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On the one hand, banks are figuring out ways to recover some money that they are bound to lose due to the imminent cut in interchange fees, as dictated in the Wall Street reform legislation last year.
On the other hand, credit unions are gaining more popularity among consumers as alternatives to banks for their higher rates and lower fees. This recent development in the banking sector was reported in The Street on Tuesday.
The trend is expected to gradually transmit the profit origin of banks to the credit unions. The obvious question that now arises is –– will these credit unionsbe able to replace banks?
Like the Federal Deposit Insurance Corporation (FDIC) guarantees bank deposits, The National Credit Union Administration (NCUA) supervises the nation's credit unions and guarantees their funds. So safety and soundness is not likely to be a concern for consumers who choose credit unions over banks.
Problem with Banks
According to a provision in the 2010 Dodd-Frank act, the Federal Reserve needs to cap the interchange fees for U.S. banks including JPMorgan Chase & Co. ( JPM - Analyst Report ) , Bank of America ( BAC - Analyst Report ) and Wells Fargo ( WFC - Analyst Report ) . The rule was supposed to be enacted effective July, but faced lobbying resistance. The Federal Reserve board will again meet on June 29, this time to issue its final rule.
Pursuant the adoption of the cap, it would be significantly difficult for big banks to earn revenues from debit card interchange fees. So the banks are hatching plans to enforce a cap on the amount of transaction that consumers can through their debit cards.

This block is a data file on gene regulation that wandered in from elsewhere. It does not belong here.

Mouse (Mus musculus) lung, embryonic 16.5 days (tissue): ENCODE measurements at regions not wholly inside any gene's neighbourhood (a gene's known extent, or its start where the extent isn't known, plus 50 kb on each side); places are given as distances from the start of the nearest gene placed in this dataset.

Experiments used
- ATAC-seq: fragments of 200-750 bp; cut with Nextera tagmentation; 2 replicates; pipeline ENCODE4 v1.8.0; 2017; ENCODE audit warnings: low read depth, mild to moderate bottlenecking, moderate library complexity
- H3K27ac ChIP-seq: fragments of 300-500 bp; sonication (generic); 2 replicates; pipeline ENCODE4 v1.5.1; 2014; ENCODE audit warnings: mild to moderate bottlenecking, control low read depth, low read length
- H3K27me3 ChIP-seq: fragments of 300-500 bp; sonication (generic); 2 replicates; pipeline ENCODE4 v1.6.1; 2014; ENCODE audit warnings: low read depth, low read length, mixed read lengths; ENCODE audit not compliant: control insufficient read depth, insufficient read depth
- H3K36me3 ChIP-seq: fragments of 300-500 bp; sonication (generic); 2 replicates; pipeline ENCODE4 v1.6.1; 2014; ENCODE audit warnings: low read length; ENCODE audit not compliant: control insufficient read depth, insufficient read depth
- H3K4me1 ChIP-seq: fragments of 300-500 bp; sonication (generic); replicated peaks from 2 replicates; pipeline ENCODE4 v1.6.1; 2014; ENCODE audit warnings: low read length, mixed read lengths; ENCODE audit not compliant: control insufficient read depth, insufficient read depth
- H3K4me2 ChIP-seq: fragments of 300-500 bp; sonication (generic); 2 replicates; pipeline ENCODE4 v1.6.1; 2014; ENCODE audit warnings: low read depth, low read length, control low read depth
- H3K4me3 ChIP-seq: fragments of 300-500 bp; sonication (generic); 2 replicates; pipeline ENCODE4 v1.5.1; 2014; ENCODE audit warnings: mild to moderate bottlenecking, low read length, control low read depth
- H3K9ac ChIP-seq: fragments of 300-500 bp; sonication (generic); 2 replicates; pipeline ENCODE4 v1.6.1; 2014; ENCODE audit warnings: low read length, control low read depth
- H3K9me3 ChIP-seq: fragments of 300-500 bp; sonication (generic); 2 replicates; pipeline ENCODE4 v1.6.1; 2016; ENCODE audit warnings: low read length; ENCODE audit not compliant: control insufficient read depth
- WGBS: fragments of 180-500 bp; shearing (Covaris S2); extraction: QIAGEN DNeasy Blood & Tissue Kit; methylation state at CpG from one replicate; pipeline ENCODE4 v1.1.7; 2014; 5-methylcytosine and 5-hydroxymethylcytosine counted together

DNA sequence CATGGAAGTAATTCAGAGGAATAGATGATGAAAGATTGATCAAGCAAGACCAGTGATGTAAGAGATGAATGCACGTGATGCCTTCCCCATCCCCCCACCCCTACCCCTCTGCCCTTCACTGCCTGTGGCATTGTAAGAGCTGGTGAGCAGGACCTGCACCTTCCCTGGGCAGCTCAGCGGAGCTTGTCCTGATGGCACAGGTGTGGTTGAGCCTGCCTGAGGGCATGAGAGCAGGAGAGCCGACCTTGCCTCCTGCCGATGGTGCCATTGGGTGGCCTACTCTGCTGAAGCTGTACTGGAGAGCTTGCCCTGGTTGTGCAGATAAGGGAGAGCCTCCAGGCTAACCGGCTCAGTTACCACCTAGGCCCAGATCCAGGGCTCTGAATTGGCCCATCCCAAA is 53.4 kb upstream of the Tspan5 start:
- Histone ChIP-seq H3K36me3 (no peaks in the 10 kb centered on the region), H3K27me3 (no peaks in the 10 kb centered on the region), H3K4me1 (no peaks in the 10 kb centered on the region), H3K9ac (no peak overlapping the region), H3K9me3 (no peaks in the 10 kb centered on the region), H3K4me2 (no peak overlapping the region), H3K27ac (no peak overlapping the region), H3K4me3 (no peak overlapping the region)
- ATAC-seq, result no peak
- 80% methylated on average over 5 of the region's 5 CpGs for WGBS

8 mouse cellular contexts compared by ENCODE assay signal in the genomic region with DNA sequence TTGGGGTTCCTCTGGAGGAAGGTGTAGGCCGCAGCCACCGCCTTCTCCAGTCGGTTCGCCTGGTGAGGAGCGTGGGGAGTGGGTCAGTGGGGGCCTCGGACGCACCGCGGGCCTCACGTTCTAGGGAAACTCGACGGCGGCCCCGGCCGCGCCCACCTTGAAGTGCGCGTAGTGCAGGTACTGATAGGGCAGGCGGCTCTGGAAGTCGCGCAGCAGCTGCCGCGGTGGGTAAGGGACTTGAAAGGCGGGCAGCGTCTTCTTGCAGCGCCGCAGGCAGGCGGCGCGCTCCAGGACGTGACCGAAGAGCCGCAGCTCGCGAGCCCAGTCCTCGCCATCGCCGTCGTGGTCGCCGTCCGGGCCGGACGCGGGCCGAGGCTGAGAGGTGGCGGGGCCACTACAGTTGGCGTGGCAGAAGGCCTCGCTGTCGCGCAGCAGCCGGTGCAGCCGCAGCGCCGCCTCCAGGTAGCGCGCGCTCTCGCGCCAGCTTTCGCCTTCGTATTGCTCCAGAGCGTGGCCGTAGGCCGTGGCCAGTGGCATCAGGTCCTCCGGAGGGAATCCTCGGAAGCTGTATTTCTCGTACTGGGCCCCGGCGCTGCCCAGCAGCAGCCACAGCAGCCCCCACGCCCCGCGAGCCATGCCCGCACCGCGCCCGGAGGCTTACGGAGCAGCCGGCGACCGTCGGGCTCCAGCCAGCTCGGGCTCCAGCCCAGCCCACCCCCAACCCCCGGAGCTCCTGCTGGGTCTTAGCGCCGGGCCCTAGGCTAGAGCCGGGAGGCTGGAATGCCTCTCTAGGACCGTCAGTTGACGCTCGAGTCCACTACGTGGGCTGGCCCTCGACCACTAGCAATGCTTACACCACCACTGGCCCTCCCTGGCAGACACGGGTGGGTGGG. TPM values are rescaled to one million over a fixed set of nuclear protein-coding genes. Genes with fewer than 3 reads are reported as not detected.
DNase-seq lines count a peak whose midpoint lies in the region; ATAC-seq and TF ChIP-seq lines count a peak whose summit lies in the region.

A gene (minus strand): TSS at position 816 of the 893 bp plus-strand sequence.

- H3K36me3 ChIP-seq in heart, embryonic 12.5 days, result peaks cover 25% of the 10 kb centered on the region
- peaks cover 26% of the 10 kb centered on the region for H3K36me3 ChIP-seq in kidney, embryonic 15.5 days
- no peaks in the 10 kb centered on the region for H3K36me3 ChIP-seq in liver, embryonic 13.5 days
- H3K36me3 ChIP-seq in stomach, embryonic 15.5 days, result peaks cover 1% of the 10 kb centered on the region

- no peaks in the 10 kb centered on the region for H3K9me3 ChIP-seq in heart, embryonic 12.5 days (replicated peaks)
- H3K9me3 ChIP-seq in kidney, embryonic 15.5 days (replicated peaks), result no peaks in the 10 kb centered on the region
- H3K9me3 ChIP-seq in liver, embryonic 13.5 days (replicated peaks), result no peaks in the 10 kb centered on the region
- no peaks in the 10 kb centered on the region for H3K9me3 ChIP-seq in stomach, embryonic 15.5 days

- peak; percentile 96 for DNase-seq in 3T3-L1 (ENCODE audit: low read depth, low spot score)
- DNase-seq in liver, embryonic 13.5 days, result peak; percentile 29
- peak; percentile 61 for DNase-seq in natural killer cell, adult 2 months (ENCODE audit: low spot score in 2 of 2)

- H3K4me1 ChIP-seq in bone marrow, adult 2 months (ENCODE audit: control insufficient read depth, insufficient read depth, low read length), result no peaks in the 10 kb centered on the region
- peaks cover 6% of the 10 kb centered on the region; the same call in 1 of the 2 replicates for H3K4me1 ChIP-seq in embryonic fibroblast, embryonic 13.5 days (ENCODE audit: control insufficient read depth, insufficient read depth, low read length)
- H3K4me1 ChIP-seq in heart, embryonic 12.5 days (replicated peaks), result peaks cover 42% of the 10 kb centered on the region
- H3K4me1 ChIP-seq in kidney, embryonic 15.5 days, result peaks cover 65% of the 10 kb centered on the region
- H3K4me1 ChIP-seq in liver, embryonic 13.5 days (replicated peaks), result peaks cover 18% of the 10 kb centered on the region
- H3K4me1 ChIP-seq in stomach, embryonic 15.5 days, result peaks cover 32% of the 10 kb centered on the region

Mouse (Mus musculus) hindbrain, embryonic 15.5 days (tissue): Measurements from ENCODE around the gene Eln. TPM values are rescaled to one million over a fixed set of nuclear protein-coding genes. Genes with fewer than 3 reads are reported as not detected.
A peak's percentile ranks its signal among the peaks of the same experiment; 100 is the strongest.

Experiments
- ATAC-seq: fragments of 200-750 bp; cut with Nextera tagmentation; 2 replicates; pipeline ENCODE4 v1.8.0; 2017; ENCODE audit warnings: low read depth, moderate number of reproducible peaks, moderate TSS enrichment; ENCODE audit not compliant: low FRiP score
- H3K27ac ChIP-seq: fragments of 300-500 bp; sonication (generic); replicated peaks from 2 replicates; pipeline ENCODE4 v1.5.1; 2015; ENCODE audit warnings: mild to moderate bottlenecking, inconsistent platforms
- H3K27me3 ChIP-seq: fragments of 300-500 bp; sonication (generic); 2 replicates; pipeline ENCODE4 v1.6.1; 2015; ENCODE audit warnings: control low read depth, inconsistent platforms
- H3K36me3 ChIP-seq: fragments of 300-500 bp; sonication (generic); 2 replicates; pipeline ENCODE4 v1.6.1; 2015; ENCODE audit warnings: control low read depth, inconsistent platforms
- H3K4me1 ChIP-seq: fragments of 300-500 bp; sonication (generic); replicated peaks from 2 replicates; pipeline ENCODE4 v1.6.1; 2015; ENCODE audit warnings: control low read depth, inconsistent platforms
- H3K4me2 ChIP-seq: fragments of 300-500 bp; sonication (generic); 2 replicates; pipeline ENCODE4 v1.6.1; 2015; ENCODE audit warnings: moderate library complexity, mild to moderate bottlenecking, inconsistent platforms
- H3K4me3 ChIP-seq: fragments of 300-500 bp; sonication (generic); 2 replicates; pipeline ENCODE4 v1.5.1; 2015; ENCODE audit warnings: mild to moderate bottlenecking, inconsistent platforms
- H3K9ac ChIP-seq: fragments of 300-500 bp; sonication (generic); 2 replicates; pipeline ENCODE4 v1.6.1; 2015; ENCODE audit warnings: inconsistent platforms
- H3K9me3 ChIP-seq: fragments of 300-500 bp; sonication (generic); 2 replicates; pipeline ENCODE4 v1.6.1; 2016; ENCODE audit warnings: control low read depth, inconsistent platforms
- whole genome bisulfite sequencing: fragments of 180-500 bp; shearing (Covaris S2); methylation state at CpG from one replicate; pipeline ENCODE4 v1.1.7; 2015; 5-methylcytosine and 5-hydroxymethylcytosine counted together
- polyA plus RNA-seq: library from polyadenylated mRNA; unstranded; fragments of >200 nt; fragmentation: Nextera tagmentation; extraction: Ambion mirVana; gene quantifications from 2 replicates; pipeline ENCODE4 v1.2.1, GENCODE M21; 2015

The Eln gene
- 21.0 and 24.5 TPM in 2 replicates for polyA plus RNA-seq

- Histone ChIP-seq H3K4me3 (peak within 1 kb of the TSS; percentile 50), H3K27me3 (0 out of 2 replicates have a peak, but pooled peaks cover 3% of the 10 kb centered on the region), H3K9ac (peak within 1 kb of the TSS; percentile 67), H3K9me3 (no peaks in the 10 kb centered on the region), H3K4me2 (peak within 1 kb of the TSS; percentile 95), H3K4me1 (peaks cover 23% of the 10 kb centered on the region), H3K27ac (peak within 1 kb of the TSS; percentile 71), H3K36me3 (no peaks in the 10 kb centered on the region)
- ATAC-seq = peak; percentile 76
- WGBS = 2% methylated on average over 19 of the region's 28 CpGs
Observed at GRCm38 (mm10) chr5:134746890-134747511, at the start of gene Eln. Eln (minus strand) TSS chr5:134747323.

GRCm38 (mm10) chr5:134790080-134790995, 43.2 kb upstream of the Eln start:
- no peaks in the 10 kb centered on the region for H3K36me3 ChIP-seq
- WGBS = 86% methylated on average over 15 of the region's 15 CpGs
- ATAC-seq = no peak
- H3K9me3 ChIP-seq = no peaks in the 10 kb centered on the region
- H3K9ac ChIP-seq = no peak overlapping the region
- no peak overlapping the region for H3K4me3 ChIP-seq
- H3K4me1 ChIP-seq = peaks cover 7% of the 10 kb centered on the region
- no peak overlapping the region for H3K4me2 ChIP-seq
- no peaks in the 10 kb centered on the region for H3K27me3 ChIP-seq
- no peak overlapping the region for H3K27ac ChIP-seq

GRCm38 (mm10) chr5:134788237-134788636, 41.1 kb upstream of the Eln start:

This way, the banks would be able to recover some profits that they would have to sacrifice to the Federal Reserve. Needless to say, consumers who genuinely depend on a debit cards would end up being victims of the banking device.
What are Interchange Fees?
For every swipe of a debit card, the related bank charges a fee to the retailer. The bank then shares the amount with its card partners such as Visa Inc. ( V - Analyst Report ) and Mastercard Incorporated ( MA - Analyst Report ) . The charged amount is called interchange fees.
Magnitude of the Cap
In December, the Federal Reserve proposed to cap interchange fees for big banks at 12 cents per transaction. This represents a decrease of about 75% from the previous average. According to estimations by the banking industry, this would drain about $12 billion in revenues annually from the sector.
Role of Credit Unions
Coming to credit unions, these are owned by their members who elect volunteer directors for governance. These credit unions operate as non-profit organizations with a lower expense base than banks. As a result, if they generate more than their required capital, the surplus is distributed among members.
There are two types of credit unions, namely retail and corporate. Retail credit unions lend money and take deposits from individuals. However, corporate credit unions do not deal directly with consumers. These institutions provide financing, check clearing and other services to retail credit unions.
How Attractive are Credit Unions?